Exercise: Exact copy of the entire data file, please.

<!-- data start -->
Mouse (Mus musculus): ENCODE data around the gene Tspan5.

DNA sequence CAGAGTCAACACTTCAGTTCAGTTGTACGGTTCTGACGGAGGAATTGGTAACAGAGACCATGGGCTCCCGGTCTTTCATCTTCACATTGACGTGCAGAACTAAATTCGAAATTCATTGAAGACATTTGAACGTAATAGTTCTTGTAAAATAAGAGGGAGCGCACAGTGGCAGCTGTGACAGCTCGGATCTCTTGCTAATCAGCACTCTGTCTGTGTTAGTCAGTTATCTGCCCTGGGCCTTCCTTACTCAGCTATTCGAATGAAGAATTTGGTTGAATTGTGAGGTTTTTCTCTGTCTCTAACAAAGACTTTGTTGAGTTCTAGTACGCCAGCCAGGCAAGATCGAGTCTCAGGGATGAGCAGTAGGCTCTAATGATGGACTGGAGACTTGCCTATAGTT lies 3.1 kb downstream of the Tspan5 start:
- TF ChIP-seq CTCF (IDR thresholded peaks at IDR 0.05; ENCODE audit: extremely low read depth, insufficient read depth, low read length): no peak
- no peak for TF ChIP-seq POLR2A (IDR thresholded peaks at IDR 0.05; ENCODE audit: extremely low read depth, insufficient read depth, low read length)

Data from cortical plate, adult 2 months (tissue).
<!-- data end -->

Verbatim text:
Mouse (Mus musculus): ENCODE data around the gene Tspan5.

DNA sequence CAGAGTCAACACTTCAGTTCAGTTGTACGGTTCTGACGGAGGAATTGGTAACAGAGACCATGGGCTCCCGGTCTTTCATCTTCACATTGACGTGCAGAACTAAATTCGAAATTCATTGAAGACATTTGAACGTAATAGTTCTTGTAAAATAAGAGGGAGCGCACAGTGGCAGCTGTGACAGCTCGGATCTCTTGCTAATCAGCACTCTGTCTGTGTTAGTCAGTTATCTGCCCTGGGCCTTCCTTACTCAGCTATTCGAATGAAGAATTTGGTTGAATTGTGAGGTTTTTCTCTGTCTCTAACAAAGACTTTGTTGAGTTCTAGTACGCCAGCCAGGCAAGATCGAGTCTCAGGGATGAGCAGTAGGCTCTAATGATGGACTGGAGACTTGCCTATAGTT lies 3.1 kb downstream of the Tspan5 start:
- TF ChIP-seq CTCF (IDR thresholded peaks at IDR 0.05; ENCODE audit: extremely low read depth, insufficient read depth, low read length): no peak
- no peak for TF ChIP-seq POLR2A (IDR thresholded peaks at IDR 0.05; ENCODE audit: extremely low read depth, insufficient read depth, low read length)

Data from cortical plate, adult 2 months (tissue).